Holding up lighters at concerts dates back to medieval times, when villagers gathered with torches to frighten the loudest person in town. Face the music with this GrouponLive deal.<p>
- $10 for two tickets to see The Soul Rebels (a $37.66 value)
- When: Sunday, June 9 at 8 p.m.
- Where: The Studio at Webster Hall
- Seating: general admission
- Door time: 7 p.m.
- Ticket values include all fees.
- Other acts appearing include Baby Bee, Ahmir, 2am Club, and DJ Sav and Mysterio<p>
The Soul Rebels
The Soul Rebels – "Let It Roll" Live
"Hey, you're a brass band, but y'all got funk and soul," Cyril Neville of The Neville Brothers said to his opening act one night in 1993. "Y'all are like soul rebels." And with that, the New Orleans-based ensemble gained their name. Their irreverent attitude hasn't left them after a career spanning over two decades, an average 250 gigs per year, and seven undeniably boisterous albums. Of their latest record, 2012's Unlock Your Mind, Elias Leight of [PopMatters](http://gr.pn/16Q3WcN) wrote, "[it] is a testimony to the power of horns—in all their squawking, tooting, screaming glory—and a vibrant concoction of different types of music." The hip-hop infused "Night People," for example, would be as at home in a club as it would be in a parade, while covers such as the Eurythmics' "Sweet Dreams (Are Made of This)" grant well-known tunes an exuberance rivaled only by jumping on a trampoline while listening to them.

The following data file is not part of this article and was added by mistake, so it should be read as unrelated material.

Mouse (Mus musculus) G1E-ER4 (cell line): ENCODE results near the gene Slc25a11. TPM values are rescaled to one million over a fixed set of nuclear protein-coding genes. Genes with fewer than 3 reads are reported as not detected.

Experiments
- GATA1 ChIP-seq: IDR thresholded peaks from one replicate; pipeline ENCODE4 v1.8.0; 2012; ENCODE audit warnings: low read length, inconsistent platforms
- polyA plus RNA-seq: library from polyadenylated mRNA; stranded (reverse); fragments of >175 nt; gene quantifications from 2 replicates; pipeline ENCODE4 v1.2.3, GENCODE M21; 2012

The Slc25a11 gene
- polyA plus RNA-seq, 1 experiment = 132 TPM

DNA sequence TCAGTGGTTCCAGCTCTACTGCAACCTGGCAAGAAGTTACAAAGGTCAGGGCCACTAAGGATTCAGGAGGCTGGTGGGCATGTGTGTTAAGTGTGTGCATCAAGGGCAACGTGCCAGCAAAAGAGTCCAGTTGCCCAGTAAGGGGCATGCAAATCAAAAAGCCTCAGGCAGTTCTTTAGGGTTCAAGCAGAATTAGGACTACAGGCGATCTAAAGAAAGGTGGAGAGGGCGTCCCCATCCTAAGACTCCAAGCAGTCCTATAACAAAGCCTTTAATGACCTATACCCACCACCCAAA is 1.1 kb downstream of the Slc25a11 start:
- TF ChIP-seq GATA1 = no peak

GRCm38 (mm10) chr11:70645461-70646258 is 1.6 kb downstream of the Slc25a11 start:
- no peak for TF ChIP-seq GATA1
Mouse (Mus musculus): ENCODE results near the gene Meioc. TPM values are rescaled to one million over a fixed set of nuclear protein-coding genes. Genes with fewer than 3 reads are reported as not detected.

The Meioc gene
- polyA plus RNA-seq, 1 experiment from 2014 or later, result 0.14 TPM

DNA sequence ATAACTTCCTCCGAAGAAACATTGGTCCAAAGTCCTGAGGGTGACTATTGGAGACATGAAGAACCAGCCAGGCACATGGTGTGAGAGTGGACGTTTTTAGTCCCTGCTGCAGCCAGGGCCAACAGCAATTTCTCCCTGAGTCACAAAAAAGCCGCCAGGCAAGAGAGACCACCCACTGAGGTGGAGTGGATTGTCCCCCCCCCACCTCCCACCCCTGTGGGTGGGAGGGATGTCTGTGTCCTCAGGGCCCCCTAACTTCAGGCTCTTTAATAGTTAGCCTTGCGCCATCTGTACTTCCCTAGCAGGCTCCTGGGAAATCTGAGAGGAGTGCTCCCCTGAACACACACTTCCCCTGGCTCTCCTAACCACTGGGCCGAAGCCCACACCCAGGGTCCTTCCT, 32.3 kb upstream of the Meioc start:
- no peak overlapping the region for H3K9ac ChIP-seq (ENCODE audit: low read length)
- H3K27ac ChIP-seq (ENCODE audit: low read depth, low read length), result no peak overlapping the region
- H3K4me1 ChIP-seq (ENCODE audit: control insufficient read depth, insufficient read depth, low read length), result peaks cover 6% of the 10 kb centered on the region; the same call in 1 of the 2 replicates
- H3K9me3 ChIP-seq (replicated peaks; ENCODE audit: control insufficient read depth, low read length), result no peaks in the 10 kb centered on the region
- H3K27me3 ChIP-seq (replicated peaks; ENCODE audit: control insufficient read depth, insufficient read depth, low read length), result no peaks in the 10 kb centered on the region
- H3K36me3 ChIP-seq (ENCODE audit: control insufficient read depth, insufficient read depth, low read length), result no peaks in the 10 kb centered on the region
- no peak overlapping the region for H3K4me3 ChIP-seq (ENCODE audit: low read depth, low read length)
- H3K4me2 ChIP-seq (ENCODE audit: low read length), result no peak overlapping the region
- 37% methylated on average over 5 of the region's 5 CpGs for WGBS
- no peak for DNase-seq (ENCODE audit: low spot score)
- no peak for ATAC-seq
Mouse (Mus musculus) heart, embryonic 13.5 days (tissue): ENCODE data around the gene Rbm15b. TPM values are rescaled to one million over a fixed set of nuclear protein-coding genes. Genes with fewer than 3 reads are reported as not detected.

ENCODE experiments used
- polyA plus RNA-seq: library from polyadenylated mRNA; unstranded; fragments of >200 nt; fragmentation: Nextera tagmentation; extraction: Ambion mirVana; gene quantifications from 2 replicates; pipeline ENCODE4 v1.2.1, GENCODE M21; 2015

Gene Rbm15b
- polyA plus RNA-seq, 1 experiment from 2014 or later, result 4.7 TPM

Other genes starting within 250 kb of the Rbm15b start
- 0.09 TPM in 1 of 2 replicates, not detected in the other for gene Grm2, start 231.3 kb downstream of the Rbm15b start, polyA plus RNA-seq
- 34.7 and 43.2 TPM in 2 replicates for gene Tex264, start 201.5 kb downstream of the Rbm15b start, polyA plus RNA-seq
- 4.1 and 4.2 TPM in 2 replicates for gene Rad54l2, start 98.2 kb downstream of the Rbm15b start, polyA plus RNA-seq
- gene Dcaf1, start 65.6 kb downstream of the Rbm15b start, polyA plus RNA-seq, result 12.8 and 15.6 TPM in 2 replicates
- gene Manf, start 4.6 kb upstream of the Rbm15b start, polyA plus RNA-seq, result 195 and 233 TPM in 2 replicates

The tight-knit group faced a major setback in the aftermath of Hurricane Katrina, but they managed to pull back together, and have been steadily recovering steam ever since. Over the years, that tireless energy has led them to share the spotlight with acts as diverse as Metallica, Kanye West, and Arcade Fire. And thanks to appearances on HBO's Treme and other televised events, The Soul Rebels' upbeat sound and gleaming brass instruments have taken over small screens across the country.
Selected by Nightclub & Bar magazine as the Nightclub of the Year in 2011 and designated a city landmark in 2008, Webster Hall's four floors hold more than 125 years of history, from the Grand Ballroom to the Balcony Lounge. The building’s iconic framework has hosted such major acts as Prince and Mick Jagger, and served as a speakeasy, a lecture hall, and a mentor to troubled teenage buildings since its construction in 1886.